Vegetarian Chi Kofte

Growing up, I remember when the cousins got together for a casual lunch, our moms and grandmas would frequently prepare a simple raw lamb and bulgur dish we pronounced as "Gheyma" but which actually might be spelled "Kheyma" and is probably more commonly known as "Chi Kofte." 

Chi Kofte Served with Grape Leaf

Eventually, as time went on, we began to question the wisdom of eating raw meat, and for better or worse, we eventually stopped the tradition of eating it altogether.

Great memories of eating this dish have remained with me over the years, but I jokingly lamented that this dish would never find its way on my blog, since I felt I could never bring myself to preparing and eating it.

That was before I was inspired by a recipe by Andrew Janjigian featured in Cooking Illustrated called vospov (red lentil) kofte. Even though the recipe was quite a bit different from our family's, the idea of replacing the meat with red lentils—doctored up with olive oil and butter for added meatiness—intrigued me, and I had to apply the same technique to our own family recipe. The result was amazingly similar and satisfying to the original. So, I hope my cousins will give this version a try and see for themselves how good it can be and simple to make!

(Many people still continue to enjoy regular Chi Kofte—which some might describe as the Armenian equivalent of steak tartare. If desiring the same, you would substitute 1 pound of raw lamb instead of the lentils, for this recipe.  I would just caution you to select a trusted source of meat and understand the risks.)

What Ingredients Do I Need for Vegetarian Chi Kofte?

Ingredients for Vegetarian Chi Kofte
  • Red lentils (I prefer split or petite red lentils, since they are more reliably tender.)
  • Medium ground bulgur (#2 coarseness): Traditionally, my family used #3 coarseness, but I found the #2 was the perfect size for softening up quickly, while providing a little extra meat-like texture.
  • Diced or crushed tomatoes (14.5 oz): You could also use whole tomatoes if you make sure to break them up.
  • Tomato paste: I recommend saving the rest of your can of tomato paste in an ice cube tray for a future use.
  • Extra-virgin olive oil and butter: The butter adds a nice savory component, but you could substitute all olive oil if you prefer a vegan dish. Use 2-4 tablespoons of each (or 4-8 tablespoons total) depending on how rich you would like it. The meat version of this recipe used an 80-85% lean ground lamb, so use the higher amount of olive oil and butter to more closely mimic the original recipe.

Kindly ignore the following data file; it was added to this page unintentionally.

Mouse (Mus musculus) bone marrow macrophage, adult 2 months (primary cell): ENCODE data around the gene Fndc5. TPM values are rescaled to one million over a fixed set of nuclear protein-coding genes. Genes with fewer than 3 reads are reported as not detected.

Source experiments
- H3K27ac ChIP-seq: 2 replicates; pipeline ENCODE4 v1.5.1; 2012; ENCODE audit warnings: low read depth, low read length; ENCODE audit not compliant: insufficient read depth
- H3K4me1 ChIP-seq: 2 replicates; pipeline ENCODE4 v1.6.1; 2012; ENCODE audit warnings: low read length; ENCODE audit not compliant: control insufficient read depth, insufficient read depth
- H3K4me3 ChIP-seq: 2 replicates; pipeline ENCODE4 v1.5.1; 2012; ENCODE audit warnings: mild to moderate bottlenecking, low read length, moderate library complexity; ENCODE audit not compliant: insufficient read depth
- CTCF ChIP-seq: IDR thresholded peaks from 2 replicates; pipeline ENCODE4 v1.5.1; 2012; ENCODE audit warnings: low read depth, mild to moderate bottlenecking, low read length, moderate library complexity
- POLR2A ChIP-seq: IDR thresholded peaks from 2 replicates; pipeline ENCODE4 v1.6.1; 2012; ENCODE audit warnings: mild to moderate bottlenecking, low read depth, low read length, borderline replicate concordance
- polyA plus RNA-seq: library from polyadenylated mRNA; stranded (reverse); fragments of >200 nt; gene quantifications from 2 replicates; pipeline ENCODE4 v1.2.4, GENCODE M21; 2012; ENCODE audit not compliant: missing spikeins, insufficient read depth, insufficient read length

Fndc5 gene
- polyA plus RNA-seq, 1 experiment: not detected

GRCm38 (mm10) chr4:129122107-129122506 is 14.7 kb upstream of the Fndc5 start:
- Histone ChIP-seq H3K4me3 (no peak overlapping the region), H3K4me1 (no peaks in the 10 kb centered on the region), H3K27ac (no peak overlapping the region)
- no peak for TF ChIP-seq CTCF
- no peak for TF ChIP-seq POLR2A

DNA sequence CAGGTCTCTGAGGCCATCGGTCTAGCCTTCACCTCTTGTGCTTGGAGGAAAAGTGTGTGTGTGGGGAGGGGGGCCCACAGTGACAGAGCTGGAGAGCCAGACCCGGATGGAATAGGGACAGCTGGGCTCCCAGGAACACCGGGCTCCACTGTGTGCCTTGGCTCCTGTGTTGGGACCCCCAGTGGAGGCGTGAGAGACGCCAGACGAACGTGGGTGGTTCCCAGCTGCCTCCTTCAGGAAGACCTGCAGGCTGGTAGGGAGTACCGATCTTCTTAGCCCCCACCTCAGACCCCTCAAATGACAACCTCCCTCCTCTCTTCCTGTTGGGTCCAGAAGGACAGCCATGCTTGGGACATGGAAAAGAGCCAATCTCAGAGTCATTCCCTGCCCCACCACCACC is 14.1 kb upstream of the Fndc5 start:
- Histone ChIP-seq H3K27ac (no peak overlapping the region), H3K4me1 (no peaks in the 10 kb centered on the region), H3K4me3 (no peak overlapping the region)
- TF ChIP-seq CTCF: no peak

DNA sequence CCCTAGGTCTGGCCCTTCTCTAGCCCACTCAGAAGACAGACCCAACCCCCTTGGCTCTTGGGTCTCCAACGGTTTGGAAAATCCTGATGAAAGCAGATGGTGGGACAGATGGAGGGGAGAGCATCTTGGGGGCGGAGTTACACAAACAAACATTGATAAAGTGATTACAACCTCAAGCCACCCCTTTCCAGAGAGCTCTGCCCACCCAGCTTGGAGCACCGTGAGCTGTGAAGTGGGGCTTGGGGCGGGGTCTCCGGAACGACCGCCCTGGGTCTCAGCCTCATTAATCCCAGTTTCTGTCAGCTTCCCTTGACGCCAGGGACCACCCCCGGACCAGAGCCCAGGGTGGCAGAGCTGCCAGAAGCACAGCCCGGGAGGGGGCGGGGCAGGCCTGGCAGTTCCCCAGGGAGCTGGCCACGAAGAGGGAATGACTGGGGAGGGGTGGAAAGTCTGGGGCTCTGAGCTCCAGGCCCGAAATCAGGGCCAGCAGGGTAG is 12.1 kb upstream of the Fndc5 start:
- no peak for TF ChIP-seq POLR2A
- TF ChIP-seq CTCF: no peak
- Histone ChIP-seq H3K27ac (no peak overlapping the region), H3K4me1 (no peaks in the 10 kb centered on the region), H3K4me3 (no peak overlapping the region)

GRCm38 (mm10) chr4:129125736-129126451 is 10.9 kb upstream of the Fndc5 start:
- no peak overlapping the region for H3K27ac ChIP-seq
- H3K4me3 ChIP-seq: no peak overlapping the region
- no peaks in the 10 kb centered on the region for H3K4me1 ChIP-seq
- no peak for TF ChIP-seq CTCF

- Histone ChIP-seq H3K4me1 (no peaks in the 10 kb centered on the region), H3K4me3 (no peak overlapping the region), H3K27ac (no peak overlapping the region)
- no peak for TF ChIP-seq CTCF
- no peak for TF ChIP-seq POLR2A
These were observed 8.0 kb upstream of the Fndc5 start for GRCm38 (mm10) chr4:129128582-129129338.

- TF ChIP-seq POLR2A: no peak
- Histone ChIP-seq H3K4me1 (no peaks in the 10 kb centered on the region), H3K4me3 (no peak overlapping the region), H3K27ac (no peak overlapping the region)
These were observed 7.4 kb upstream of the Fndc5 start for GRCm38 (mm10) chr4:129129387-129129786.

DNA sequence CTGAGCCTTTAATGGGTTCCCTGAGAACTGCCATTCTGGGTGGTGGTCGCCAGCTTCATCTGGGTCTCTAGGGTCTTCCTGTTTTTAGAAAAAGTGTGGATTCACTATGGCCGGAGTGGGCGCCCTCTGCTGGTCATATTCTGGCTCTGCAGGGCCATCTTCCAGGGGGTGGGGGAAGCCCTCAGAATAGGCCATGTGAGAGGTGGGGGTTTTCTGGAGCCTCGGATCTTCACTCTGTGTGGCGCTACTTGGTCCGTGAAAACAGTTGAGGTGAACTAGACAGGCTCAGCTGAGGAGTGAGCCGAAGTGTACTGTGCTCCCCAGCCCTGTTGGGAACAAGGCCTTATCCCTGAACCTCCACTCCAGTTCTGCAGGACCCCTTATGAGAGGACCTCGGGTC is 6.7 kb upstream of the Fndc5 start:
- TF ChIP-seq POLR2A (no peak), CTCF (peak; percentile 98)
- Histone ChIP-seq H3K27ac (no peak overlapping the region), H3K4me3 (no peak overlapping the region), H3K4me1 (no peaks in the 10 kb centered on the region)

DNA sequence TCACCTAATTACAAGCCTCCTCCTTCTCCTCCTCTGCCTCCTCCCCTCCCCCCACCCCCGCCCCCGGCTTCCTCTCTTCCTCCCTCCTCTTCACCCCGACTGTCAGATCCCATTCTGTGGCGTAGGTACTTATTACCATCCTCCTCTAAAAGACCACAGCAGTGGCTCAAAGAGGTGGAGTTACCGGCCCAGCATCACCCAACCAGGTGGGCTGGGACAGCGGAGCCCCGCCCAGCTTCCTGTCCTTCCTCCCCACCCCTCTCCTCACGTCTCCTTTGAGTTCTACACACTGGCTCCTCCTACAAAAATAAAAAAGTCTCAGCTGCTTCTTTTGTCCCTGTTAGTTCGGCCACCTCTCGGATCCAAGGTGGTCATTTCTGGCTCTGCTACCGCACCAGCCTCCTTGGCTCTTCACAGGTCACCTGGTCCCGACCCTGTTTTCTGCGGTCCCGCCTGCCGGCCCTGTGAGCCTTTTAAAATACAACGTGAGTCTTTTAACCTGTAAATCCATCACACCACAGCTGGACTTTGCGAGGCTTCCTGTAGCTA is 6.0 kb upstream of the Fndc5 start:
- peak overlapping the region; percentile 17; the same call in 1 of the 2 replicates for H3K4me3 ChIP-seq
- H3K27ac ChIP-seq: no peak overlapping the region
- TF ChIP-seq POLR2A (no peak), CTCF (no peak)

• Seasonings: Salt, black pepper, allspice, sugar
  • Diced bell pepper: Our family always used green bell pepper, and that is my favorite.  However, I had a red bell pepper that needed to get used up during the creation of this recipe, and it is equally as good. Feel free to use any bell pepper you prefer.
  • Grape leaves: This is an easy no need to carefully wrap the chi kofte into the grape leaves. Just tuck a little dollop into each leaf and enjoy!

How Do You Make Vegetarian Chi Kofte?

Combine lentils with 3 cups of water, olive oil and 1 teaspoon of salt and bring to boil. Reduce heat and simmer for 30 minutes, covered, stirring occasionally, to break down the lentils.
Boil lentils for chi kofte

Meanwhile, chop bell pepper into very fine pieces. Then, in a bowl combine the following ingredients: bulgur, chopped bell pepper, diced tomatoes, tomato paste, melted butter, the remaining 3/4 teaspoon salt, pepper, allspice and sugar. When lentils are soft and mushy, pour the mixture over the rest of the ingredients in the bowl and stir together well.Stir together bulgur and lentil mixture for chi kofte

Chill the Vegetarian Chi Kofte for about two hours and then serve alongside a plate of grape leaves.  Place a spoonful of the kofte and wrap loosely in a grape leaf to eat. (This is a simple, informal meal—no need to wrap the grape leaves neatly like we do for sarma.)

Shaped chi kofte

Note: This post contains some affiliate links, which means that I could earn a small commission off items you purchase at no additional cost to you.



Older Post Newer Post

Leave a comment